Thousands sign petition to stop Kenyan Diaspora from being deported
Robert Makutsa: I am not a criminal … I belong in Scotland:A SOUND engineer battling deportation from Scotland has told The National: “They want to send me back to a graveyard.”
Robert Makutsa spoke to this newspaper from his cell at Colnbrook immigration removal centre amid efforts to prevent his deportation to Kenya.
The 31-year-old is engaged to a woman he met at his church in Glasgow, is a qualified audio technician who has worked at most city venues, and has committed no crimes.
The Home Office claims he has overstayed in the UK, but Makutsa, who has been here for eight years, claims he was not told that an application to remain had been unsuccessful until he was detained last August.
He won temporary freedom and has since been reporting regularly to immigration officers. He was held once again when he went to sign in on January 27.
Makutsa, who has no family left in Kenya and no home to go to there, was taken to Dungavel, Scotland’s only immigration detention centre, and transferred to a facility in England, cutting him off from his legal team due to the separate law system.
He has since been moved again to Colnbrook and was bound for the removal plane on Monday until that decision was paused.
Arrest at the Glasgow reporting office saw him suffer a panic attack after he managed to rush a message to his partner, who he does not want to name due to the stress she is suffering from as a result of his situation.
The full-time student does not meet the earnings criteria needed to bring him back to Scotland should he be deported, meaning the move could split them up forever.
The couple were due to marry on Saturday, but this is now on hold and immigration officials have questioned whether their relationship is real because they do not live together – a decision based on their Christian principles.
Makutsa’s parents and two siblings in Kenya have died since he moved to the UK. His sisters live in Bristol and he was unable to attend the funerals of his family members due to wrangles with immigration officials about his paperwork and status.
Bands including Belle and Sebastian have backed his case and a change.org petition urging Home Secretary Amber Rudd, Immigration Minister Robert Goodwill and Prime Minister Theresa May to allow the SAE Institute graduate to stay had around 4,050 signatures last night.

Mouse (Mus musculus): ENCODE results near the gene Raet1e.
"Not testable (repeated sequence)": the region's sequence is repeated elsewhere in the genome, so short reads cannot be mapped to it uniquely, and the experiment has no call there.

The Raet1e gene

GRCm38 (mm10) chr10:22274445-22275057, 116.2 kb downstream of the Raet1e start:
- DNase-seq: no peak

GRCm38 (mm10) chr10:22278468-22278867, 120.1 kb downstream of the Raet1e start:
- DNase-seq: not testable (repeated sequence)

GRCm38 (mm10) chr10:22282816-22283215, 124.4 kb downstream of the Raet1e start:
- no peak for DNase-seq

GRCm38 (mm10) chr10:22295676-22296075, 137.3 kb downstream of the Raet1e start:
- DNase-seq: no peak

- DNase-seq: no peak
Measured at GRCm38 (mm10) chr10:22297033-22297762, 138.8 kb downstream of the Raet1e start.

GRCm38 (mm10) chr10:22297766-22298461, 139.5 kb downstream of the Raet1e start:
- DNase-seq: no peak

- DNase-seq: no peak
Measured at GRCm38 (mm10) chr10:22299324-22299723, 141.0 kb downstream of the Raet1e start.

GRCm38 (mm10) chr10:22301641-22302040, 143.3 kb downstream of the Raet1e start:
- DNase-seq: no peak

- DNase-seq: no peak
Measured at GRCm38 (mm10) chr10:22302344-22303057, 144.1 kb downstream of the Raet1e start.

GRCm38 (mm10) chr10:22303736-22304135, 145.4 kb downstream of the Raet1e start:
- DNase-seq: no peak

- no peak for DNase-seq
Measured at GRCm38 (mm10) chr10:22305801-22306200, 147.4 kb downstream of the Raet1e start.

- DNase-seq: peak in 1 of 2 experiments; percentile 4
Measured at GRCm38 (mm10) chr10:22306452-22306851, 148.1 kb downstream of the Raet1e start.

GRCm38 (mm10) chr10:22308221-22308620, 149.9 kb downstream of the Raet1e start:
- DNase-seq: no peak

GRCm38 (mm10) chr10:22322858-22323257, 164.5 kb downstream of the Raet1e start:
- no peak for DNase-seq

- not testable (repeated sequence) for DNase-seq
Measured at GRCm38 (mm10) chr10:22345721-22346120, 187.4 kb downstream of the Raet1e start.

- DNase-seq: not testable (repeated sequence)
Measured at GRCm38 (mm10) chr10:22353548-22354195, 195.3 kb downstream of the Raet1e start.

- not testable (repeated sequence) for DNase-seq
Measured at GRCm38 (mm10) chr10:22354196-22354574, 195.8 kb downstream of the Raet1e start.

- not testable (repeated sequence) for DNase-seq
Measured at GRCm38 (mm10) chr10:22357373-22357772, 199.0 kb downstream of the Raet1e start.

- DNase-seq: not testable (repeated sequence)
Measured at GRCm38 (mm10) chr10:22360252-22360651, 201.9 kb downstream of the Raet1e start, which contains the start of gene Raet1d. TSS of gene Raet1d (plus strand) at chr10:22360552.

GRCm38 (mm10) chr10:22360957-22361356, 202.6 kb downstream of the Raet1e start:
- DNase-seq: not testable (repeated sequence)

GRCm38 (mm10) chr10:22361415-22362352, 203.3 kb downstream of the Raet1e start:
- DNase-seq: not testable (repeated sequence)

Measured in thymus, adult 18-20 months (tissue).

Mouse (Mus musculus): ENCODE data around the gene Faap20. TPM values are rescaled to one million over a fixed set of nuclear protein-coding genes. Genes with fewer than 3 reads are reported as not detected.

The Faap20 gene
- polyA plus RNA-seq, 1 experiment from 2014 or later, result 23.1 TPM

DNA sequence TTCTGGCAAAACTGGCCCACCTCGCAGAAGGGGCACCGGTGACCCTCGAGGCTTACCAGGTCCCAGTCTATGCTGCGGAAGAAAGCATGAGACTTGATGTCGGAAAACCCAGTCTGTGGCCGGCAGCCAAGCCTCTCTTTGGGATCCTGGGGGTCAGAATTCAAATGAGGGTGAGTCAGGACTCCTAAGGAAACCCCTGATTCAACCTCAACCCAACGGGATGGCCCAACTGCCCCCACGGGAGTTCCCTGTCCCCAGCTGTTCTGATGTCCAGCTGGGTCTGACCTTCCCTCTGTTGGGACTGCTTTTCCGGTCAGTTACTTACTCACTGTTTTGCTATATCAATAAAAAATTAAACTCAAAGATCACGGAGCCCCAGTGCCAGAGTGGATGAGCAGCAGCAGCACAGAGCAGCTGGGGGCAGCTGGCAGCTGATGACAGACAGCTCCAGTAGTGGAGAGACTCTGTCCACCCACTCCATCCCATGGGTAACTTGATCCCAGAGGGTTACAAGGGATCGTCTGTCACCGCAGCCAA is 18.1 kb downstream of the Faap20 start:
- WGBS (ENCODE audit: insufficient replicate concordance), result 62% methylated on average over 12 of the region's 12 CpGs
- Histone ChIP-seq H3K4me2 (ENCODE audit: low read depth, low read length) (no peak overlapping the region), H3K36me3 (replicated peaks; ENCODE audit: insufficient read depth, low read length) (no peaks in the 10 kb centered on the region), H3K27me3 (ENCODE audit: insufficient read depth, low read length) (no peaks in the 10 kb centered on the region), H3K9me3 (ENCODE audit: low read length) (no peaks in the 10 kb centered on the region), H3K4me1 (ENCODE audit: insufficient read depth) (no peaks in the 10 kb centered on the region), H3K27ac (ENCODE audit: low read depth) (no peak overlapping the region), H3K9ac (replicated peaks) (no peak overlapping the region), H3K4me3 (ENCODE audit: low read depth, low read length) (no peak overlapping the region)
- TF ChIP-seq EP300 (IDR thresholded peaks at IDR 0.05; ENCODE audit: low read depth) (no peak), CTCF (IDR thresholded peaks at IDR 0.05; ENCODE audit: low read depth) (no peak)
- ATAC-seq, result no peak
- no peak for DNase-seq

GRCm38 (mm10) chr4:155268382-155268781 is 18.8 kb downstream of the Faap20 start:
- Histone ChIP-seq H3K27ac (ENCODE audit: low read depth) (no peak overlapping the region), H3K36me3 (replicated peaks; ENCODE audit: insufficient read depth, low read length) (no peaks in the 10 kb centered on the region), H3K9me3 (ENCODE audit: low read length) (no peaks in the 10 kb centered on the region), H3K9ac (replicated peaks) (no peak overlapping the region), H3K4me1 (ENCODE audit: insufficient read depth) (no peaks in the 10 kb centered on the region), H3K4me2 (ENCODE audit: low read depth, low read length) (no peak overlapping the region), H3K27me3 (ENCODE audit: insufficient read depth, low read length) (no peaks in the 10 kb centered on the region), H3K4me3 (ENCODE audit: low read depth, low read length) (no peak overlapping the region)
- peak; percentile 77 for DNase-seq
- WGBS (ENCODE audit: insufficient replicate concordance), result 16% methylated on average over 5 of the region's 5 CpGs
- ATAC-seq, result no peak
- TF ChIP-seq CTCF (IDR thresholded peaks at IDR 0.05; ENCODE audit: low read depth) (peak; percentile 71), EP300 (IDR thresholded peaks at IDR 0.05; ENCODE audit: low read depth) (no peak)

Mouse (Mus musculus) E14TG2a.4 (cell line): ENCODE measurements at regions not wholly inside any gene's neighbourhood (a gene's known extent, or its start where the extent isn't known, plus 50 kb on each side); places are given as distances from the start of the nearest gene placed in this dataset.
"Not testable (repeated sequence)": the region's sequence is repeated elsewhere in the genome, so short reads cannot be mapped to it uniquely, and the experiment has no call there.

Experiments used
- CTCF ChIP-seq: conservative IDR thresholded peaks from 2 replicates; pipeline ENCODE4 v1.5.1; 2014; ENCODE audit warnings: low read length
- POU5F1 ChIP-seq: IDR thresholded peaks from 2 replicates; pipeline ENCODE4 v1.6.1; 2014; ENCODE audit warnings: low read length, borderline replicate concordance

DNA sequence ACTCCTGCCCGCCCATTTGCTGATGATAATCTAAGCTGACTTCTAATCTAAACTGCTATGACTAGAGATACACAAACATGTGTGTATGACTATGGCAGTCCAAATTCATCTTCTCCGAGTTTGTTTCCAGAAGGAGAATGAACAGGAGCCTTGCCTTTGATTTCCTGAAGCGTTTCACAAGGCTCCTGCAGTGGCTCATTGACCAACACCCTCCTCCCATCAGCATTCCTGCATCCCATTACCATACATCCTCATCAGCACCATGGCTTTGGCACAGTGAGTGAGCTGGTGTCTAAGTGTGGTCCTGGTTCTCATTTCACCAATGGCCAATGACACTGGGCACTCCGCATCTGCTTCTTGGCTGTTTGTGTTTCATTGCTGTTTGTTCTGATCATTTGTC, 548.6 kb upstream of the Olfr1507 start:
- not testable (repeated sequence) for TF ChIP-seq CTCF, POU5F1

His new English lawyer has called him a “victim of failures in the bureaucratic process”, and his MP Carol Monaghan called the Home Office’s actions “ludicrous”.
Speaking from the cell he shares with two other men, Makutsa told The National: “I can’t even start to think how to describe it here.
“I’m in a small cell. It’s a tight regime. It’s a big place.
“I’m a very hard working person. I have committed no crime. I belong in Scotland and Glasgow. I have a future and a career there. My partner is there, my friends are there, my only family are in the UK.
“In Kenya, I have nothing. They want to send me back to a graveyard.”
Glasgow North West MP Monaghan wrote to the Home Office twice last month about his case, a tactic which is used by parliamentarians to put a hold on removals.
The step was taken by Ian Blackford MP as he fought for the Brain family from Dingwall, and by Drew Hendry MP in the case of US couple Russell and Ellen Felber, of Inverness.
However, no response has been received and, in a letter to his legal team, the Operational Support and Certification Unit in Immigration Enforcement stated that “representations made by a MP on behalf of their constituents are not normally considered to be barriers to removal”.
An application for bail was lodged by Makutsa’s lawyer Sabina Wortley yesterday, who said the full circumstances of his case have “not been considered”.
She went on: “He would be going back to very harsh circumstances and he is in fragile mental health, which has not been explored.
“In Kenya, Robert would have no support, no accommodation, no employment – all things that he has in Scotland.
“He has done everything in his power to comply with immigration. He is a victim of failures in the bureaucratic process which has now caused him to fall into the problems he is now experiencing.”
Wortley called the online petition “very significant”, adding: “I have not heard of anyone who can put together 4000 signatures. That proves how well he has integrated and the public voice needs to be heard.”